It’s looking like the worst may be over, although outside my window right now looks like an English August Bank Holiday on Blackpool Promenade (you need to know the north of England to get that reference, sorry!). The point being, however, that this is winter and this would be summer in England.
As the day dragged on yesterday, the streets were abnormally quiet, especially for a Sunday. Walking around town around lunch time, cafés and bars were already giving up and stacking their tables. Everywhere here relies on having seating outdoors, even if normally protected from the wind by blinds or awnings. But this wind was coming from the opposite direction, and foiled their attempts at protection. Two valient (or foolhardy), middle-aged couples meandered around the main plaza, the women dressed in white trousers and frilly blouses, the men in nicely-pressed shorts, you could see they were pretending they weren’t cold – tourists then – everyone else was clad in sweats or waistcoats, even though they sported shorts and thongs. There were only a couple of small boats still moored up within the harbor. There are never that many, but clearly most had been taken out of the water, being tethered is one of the worst places to be in a big surge, and sure enough one of the two was half-sunk this morning. The other, I think, had broken its mooring and was rescued during the night.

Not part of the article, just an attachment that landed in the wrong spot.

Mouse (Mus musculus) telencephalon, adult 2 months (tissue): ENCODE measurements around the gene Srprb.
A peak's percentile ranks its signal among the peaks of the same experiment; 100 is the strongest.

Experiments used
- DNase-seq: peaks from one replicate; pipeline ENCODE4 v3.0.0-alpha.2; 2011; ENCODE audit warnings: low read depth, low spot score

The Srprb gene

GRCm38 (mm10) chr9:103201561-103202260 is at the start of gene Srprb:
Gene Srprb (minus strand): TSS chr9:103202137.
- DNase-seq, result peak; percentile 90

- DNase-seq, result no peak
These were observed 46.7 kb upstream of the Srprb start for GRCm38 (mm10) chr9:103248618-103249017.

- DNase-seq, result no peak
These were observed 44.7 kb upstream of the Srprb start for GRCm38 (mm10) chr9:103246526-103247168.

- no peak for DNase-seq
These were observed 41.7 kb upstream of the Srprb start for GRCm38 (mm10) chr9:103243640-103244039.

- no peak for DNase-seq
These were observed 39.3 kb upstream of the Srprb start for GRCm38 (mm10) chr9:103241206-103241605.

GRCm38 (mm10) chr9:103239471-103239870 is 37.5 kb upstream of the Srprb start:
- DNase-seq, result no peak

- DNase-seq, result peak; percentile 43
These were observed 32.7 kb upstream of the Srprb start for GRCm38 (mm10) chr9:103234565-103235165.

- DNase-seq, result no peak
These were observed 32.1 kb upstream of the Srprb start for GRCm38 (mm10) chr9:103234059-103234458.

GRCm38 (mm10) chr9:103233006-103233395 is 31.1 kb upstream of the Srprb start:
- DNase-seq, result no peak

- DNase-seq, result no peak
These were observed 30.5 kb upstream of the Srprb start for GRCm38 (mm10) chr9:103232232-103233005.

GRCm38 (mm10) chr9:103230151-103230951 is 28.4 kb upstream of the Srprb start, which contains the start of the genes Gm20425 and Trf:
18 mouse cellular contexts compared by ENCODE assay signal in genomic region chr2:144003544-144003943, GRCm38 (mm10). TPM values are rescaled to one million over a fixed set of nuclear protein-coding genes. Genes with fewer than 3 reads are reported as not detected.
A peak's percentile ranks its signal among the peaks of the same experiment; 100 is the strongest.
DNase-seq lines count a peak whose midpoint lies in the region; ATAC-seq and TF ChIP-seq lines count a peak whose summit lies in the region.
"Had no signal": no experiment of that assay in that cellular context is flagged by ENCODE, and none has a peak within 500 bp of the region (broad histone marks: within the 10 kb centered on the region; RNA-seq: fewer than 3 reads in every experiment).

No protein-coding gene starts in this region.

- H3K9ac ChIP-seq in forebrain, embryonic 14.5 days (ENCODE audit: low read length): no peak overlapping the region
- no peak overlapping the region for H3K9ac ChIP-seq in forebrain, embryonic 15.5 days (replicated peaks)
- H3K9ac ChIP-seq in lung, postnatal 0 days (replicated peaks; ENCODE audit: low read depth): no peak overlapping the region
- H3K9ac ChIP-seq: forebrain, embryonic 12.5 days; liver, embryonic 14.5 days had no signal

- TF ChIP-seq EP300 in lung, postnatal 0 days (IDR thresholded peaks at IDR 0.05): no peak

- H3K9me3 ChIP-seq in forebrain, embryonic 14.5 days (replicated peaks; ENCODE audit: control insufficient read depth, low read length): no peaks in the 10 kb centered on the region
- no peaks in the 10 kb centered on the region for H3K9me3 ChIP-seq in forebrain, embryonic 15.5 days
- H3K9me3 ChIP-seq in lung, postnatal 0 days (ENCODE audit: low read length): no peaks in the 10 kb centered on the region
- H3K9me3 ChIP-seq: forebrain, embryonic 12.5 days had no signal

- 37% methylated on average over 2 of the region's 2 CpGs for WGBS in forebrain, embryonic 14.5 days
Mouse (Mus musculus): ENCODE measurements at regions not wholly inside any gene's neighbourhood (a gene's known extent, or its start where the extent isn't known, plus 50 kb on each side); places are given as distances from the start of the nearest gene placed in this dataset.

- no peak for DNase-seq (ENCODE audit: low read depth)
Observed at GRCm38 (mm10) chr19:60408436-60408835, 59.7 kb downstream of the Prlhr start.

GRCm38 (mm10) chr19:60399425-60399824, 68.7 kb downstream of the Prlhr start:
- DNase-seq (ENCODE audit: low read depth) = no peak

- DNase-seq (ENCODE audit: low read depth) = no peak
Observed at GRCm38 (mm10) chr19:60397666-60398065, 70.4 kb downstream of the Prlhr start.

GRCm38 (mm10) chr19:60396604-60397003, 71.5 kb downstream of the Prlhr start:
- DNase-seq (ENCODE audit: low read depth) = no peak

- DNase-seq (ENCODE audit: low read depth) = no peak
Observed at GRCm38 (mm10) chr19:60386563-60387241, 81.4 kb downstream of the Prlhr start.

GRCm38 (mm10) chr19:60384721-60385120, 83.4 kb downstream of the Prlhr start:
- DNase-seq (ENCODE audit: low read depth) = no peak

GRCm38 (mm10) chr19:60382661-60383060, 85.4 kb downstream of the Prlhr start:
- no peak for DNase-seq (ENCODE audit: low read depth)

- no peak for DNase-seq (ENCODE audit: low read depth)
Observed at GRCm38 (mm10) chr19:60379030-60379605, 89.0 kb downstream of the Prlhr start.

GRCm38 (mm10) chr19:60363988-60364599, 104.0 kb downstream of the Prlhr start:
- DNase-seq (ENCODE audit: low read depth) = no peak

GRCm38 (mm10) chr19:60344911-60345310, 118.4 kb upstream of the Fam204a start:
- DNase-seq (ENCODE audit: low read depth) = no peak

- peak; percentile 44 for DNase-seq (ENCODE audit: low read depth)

In that way that storms move, it was almost dark before 6 o’clock, and it seemed that the worst was approaching, but it lightened briefly before night fell, and with the night came the high point of the storm. In Plaza Roja outside my window the palm trees bent over and the rain was horizontal. It was a scene familiar from tv news coverage of hurricanes. I read online of hurricane-force winds being recorded up in Izaña by the Observatory, they were saying 199 km per hour, but this morning it says 149km – still pretty windy!
It passed quickly. In fact, I’ve never known a storm to pass over as quickly. Hurricane Delta in 2005 rattled my shutters for hours. But I wasn’t venturing out. I watched pictures of the rescued boat, floods right across the plaza from me (but hidden by buildings, so no direct view) on the internet and turned in for any early night, expecting to be woken by the winds again, but the only things which broke my sleep were text messages and the neighbors screaming at each other at midnight.
This morning Trix and I walked along by the beach (no dogs allowed on the beach itself) for an hour, and I was surprised that there wasn’t more damage. I’ve certainly seen worse. None of my friends are reporting much damage from other parts of the island. That said we are still on alert for roughly another 24 hours.
It’s been, briefly, exciting, but I will be totally ready for the sunshine when it returns.